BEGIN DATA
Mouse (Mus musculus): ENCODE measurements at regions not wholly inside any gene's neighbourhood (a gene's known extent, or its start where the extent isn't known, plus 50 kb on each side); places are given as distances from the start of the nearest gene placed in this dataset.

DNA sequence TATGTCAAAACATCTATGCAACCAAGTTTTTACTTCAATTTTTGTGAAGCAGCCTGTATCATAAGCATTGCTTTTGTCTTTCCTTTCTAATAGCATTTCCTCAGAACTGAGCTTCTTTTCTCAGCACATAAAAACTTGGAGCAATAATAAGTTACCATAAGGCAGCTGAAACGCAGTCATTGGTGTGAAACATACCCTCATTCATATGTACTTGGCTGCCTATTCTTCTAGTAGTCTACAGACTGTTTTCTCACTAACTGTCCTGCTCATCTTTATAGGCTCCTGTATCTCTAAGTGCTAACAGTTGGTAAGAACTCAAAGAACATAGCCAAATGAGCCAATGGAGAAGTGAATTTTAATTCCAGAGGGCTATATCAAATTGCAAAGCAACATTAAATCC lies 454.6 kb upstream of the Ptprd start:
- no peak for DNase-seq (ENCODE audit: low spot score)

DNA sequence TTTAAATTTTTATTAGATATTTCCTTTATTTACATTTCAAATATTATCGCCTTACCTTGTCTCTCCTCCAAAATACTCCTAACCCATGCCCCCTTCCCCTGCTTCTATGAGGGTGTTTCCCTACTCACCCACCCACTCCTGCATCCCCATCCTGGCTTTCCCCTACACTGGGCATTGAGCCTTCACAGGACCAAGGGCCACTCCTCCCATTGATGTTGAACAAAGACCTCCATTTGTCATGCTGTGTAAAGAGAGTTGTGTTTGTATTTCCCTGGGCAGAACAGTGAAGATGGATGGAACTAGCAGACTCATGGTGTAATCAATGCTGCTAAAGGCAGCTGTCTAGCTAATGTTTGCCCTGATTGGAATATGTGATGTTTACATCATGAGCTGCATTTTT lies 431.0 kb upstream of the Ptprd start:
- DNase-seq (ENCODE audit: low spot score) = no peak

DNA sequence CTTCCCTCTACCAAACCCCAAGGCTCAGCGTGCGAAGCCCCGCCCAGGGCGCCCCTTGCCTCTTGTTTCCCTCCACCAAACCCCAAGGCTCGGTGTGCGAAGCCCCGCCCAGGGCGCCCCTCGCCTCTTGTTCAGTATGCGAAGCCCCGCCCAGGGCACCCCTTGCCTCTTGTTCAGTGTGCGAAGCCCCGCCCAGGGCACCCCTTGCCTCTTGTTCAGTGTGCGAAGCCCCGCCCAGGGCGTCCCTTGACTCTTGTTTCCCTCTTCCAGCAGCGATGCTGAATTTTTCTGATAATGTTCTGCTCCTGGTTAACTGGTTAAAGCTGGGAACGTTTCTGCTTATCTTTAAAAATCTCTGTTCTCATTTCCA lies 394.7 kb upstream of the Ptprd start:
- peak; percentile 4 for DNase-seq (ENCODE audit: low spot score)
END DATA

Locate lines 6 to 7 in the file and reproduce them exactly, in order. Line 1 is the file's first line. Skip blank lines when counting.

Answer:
DNA sequence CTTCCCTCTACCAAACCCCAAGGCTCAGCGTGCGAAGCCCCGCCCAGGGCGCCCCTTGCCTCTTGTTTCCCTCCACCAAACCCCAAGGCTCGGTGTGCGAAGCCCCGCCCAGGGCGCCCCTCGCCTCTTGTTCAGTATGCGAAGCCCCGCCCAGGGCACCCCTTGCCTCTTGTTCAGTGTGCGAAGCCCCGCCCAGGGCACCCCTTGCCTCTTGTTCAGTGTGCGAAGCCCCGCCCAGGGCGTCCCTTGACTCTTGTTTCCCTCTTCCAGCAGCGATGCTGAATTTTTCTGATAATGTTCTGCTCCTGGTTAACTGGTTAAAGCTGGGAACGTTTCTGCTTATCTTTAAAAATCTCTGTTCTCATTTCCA lies 394.7 kb upstream of the Ptprd start:
- peak; percentile 4 for DNase-seq (ENCODE audit: low spot score)